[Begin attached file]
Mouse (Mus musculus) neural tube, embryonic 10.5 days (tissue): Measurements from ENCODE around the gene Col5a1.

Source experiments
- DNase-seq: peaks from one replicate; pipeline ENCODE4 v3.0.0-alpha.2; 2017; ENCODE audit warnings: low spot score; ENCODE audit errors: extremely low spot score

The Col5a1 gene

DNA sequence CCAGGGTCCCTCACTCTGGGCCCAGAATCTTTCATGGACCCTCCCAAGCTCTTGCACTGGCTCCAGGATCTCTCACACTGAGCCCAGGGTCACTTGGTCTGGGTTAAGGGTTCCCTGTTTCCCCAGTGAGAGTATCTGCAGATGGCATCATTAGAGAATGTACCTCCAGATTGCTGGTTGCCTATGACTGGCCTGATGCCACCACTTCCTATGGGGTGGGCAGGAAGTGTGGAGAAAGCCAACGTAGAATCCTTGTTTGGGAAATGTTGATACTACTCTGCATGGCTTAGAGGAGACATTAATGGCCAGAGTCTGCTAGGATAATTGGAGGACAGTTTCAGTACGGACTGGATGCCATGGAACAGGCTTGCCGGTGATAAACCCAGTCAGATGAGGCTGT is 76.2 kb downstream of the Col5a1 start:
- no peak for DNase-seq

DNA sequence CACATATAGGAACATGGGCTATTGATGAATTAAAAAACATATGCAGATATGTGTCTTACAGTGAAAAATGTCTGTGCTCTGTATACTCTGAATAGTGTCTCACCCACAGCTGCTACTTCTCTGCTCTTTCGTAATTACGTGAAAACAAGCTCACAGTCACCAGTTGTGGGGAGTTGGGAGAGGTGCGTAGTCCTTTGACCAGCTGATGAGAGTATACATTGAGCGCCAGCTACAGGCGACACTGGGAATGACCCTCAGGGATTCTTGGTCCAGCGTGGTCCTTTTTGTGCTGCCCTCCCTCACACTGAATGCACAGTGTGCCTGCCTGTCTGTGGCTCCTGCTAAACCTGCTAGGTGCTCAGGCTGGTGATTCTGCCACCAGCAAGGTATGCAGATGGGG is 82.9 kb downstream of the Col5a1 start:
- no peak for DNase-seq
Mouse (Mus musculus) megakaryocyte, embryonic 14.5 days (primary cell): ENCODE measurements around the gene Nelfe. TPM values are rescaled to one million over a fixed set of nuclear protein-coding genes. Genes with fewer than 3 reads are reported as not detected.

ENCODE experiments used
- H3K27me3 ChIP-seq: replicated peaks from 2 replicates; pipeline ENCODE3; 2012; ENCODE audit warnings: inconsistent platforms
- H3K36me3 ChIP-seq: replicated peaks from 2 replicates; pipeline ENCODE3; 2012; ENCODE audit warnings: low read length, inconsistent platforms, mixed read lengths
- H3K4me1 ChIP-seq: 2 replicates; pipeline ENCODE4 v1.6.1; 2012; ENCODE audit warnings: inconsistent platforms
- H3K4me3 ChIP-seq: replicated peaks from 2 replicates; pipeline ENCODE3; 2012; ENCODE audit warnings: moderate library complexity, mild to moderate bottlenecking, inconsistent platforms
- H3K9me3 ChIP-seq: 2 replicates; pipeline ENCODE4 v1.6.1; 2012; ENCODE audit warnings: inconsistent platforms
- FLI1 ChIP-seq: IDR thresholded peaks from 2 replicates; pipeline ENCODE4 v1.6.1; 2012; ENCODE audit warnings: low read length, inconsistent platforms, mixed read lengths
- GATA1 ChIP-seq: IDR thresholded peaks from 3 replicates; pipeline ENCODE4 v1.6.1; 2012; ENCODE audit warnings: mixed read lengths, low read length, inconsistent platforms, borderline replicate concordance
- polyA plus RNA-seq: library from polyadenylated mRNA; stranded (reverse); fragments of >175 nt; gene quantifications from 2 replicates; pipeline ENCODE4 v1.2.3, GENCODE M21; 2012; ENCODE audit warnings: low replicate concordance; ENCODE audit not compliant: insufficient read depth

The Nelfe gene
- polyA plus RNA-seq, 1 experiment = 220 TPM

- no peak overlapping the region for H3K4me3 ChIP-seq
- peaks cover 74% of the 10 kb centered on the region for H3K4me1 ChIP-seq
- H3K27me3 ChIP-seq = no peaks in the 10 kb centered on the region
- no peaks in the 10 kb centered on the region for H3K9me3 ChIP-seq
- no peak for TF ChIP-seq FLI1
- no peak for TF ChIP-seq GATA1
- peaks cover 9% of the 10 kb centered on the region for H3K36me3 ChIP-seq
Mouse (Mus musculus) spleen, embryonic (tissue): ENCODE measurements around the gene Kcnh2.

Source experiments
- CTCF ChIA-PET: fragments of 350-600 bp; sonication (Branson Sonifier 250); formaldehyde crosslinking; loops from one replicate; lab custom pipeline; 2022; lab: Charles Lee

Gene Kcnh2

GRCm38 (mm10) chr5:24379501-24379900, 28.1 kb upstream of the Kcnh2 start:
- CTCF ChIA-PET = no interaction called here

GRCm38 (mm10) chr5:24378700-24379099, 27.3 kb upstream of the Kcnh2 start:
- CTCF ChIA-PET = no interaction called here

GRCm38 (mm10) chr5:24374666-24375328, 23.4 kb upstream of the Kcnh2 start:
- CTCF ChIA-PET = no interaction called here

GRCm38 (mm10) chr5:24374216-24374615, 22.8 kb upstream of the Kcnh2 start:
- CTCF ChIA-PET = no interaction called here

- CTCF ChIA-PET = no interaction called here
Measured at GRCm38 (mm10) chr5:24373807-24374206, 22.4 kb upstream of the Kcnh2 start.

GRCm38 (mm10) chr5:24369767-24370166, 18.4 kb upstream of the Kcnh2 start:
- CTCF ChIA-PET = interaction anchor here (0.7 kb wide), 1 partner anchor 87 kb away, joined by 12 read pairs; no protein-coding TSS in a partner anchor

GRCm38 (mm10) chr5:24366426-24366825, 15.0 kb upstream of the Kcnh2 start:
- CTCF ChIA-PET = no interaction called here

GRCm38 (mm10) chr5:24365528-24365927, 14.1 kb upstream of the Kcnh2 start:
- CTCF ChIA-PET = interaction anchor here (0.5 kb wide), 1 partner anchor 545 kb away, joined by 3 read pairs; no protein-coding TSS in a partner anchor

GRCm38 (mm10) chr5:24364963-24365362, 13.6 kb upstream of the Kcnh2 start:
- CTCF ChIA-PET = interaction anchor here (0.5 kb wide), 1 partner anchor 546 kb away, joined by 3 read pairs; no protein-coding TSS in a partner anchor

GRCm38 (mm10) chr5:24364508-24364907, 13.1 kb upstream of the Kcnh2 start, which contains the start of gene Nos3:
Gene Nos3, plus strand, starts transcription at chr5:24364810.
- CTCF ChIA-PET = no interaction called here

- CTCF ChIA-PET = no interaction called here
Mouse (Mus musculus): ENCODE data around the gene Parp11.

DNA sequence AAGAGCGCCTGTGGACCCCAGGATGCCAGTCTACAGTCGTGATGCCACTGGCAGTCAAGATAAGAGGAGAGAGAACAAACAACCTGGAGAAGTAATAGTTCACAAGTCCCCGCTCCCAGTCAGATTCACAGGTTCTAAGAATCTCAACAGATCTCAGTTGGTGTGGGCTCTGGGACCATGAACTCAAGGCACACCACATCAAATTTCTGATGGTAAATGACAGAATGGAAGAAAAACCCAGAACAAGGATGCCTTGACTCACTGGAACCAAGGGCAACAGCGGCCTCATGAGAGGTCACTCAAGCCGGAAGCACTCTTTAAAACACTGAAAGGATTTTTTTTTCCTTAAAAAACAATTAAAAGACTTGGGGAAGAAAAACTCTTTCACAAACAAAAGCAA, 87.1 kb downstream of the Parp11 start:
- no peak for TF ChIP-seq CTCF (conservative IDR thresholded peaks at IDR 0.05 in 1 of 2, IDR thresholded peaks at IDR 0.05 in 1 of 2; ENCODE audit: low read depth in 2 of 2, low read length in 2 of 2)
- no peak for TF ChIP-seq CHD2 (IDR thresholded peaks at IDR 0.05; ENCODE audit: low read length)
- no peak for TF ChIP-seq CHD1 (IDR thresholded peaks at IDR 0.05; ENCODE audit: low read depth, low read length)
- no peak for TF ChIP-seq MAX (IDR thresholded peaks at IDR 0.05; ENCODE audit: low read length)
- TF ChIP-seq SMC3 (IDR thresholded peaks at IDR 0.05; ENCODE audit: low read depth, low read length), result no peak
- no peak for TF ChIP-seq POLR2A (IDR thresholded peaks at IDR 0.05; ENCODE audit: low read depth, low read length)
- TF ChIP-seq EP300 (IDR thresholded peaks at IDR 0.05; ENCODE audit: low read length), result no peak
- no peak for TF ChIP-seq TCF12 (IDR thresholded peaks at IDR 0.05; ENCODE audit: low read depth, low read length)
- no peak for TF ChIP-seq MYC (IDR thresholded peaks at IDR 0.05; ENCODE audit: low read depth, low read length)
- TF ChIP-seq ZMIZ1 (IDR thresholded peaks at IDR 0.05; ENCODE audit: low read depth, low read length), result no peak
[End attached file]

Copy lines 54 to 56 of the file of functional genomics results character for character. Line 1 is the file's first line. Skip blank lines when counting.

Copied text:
Mouse (Mus musculus): ENCODE data around the gene Parp11.

DNA sequence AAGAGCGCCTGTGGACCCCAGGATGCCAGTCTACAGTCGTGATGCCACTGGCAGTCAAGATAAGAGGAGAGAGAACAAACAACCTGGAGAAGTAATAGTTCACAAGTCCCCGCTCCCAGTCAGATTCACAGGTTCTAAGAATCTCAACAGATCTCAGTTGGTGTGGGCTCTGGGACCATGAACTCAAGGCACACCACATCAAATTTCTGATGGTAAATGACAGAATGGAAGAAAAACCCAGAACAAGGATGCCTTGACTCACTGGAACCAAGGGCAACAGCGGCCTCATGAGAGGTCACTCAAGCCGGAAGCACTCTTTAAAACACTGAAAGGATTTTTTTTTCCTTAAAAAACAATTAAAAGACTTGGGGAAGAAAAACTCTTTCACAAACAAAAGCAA, 87.1 kb downstream of the Parp11 start:
- no peak for TF ChIP-seq CTCF (conservative IDR thresholded peaks at IDR 0.05 in 1 of 2, IDR thresholded peaks at IDR 0.05 in 1 of 2; ENCODE audit: low read depth in 2 of 2, low read length in 2 of 2)